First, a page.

Some rain, but some wildfire risk

Isolated thunderstorms are expected along the California coastline, including parts of the Bay Area, by Sunday afternoon, but they won’t provide much respite from ongoing drought conditions and an increasingly active wildfire season.

Meteorologists expect a weather system that will make its way from the central coast to the northern Gulf region by Monday evening with monsoon storms over the southwest states.

But according to the National Weather Service, the Bay Area and elsewhere along the coast will see cloudy skies and heavy cloud cover, and widespread heavy rain.

Thunderstorms, on the other hand, are prone to lightning in most affected areas, creating some risk of wildfires that cause lightning in the arid inland areas.

“In these types of situations, the risks may outweigh the benefits,” National Weather Service meteorologist Jeff Lorber said in an interview.

Why wouldn’t a thunderstorm – emphasis on “hurricane” – produce more rain? Lorber says this is due to California’s summer climate, namely the hot, dry pocket of air beneath the atmosphere that evaporates most of the moisture before it falls to Earth.

Earlier this week summer storms flooded southwestern states such as Arizona and New Mexico and even Las Vegas. But when they reach California, thunderstorms are expected for a short period of time with heavy rainfall and the rest of the day with light drizzle.

This is unpleasant news for Californians concerned about continuing drought conditions. Earlier this week, the House of Representatives approved a comprehensive legislation package aimed at aiding parts of the state that are particularly affected by drought conditions and severe wildfires.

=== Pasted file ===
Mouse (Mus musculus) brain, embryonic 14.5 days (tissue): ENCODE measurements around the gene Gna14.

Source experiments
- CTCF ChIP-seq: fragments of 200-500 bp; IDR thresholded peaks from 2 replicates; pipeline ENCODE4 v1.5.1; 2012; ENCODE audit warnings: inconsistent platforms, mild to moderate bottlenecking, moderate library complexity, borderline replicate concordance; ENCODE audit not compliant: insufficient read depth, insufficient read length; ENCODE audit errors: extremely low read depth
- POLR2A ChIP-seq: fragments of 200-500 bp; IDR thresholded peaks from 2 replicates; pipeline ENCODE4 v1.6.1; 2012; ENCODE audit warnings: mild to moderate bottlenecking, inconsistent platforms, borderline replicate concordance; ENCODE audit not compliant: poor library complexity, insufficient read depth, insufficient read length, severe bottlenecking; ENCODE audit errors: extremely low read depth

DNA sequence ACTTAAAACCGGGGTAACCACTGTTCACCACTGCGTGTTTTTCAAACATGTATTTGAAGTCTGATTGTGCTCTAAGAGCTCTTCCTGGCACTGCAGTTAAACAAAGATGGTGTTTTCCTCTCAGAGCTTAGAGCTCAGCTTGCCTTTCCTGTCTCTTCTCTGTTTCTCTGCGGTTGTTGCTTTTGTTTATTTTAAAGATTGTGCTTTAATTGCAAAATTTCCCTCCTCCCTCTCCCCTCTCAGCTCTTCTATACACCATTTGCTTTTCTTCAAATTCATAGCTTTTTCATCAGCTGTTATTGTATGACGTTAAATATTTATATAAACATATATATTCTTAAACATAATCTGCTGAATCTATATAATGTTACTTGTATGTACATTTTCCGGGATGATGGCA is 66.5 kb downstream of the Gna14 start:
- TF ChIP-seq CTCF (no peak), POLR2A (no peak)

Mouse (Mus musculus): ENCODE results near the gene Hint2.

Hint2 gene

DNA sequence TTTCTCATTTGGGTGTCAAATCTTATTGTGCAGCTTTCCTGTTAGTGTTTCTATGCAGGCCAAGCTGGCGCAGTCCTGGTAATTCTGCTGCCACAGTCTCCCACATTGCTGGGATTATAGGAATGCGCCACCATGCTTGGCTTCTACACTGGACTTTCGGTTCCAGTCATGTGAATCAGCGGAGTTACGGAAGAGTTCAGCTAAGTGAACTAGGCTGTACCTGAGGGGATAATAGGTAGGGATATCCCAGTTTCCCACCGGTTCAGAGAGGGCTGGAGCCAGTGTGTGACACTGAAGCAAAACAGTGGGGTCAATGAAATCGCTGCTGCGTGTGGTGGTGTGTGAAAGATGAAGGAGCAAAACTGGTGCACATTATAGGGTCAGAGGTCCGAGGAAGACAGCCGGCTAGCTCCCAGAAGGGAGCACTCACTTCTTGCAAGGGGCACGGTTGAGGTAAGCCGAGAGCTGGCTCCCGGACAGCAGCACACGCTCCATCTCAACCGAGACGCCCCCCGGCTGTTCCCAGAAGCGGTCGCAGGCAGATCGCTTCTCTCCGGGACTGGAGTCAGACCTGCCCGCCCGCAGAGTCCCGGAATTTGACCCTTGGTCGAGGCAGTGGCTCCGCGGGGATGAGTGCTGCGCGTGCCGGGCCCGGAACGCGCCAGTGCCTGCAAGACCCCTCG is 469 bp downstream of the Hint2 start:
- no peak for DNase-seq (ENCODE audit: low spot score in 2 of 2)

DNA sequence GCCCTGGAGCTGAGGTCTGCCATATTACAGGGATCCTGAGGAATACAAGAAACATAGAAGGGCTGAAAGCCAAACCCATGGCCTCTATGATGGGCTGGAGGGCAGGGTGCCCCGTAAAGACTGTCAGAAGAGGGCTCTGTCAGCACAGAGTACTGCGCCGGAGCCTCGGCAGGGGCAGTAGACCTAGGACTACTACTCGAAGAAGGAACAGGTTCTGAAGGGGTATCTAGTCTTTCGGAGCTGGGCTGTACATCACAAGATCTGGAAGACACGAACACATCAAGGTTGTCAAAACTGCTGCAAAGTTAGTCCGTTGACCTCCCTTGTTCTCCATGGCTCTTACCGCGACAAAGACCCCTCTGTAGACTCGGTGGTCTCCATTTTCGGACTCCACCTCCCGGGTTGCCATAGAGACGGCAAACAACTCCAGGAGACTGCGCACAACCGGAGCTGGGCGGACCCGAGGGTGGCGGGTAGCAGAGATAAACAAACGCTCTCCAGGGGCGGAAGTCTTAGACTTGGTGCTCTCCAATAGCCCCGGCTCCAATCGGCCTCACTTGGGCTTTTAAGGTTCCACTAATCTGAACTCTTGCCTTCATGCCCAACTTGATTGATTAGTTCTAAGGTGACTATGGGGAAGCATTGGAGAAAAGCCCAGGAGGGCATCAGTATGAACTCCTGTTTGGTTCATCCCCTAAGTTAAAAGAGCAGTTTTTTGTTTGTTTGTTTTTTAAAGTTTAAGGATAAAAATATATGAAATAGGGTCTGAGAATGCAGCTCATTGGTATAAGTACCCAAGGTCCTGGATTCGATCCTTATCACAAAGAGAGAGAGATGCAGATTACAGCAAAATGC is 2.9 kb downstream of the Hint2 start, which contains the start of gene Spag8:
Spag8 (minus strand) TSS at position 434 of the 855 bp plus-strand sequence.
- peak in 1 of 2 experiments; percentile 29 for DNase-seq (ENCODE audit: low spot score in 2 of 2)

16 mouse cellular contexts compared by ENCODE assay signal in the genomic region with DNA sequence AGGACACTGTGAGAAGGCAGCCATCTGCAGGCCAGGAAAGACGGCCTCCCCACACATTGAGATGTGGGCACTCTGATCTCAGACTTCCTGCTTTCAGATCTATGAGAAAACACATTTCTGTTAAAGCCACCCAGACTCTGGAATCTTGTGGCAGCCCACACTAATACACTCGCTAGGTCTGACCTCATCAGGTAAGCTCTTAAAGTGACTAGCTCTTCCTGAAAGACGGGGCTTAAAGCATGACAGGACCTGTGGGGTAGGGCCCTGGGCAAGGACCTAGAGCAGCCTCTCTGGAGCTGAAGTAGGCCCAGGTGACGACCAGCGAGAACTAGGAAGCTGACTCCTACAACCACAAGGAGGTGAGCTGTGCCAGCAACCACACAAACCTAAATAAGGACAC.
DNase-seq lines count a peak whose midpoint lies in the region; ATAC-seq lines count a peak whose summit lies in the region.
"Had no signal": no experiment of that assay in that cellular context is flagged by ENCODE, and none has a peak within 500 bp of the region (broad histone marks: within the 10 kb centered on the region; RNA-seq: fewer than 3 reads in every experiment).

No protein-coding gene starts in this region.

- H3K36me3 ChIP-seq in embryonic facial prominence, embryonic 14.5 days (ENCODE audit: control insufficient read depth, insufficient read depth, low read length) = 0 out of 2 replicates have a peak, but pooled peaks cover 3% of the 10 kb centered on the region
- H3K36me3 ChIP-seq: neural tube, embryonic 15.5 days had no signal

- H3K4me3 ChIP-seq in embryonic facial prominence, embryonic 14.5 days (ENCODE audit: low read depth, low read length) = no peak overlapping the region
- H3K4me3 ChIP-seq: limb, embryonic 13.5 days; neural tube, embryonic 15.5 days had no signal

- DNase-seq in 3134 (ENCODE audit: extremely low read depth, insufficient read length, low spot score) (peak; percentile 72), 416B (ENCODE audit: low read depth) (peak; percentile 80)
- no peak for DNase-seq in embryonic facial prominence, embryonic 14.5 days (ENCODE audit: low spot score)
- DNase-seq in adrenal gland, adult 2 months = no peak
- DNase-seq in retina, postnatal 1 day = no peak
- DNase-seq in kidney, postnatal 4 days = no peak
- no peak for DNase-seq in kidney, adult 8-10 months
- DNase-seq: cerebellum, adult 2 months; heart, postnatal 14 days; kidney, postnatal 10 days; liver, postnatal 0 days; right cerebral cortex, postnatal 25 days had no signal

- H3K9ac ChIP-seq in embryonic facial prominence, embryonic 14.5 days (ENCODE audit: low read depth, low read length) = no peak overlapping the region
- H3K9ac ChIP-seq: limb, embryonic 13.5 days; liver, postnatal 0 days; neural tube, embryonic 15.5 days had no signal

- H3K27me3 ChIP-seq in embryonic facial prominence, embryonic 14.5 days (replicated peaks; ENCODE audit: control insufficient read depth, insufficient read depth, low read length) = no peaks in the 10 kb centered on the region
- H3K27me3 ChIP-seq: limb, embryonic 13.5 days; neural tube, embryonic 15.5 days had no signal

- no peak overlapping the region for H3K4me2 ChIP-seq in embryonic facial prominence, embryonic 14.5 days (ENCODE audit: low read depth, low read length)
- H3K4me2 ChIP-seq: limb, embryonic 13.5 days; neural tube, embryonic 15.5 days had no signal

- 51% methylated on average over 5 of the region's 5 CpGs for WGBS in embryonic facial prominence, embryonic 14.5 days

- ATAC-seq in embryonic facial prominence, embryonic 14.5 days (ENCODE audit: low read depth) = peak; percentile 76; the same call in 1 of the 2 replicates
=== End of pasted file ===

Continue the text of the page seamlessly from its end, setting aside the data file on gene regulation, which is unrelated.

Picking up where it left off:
The risk of thunderstorms this weekend is “limited” and not “advanced” or “significant,” according to the National Weather Service’s measurement scale. But that still doesn’t rule out the possibility of wildfires.

“Even if it is raining, lightning can strike outside the main rainfall areas and pose some risk,” Lorber said, “especially in the interior of the Gulf region under such dry conditions.” with.”

Some of California’s historically largest wildfires were sparked by lightning strikes, including the August Complex in 2020, which burned more than 1 million acres in several northern California counties.

Lorber said that on the bright side, thunderstorms apart from some strong winds are not expected. Wind speeds are forecast to be around normal, and the Weather Service has not issued any advisories in the Bay Area.

Official guidance advises residents to stay indoors when thunder is heard outside when they are with electricity.

“Coastal fog always helps in the Gulf region,” he said. “We welcome any rainfall, but we do not welcome any risk of igniting wildfires.”

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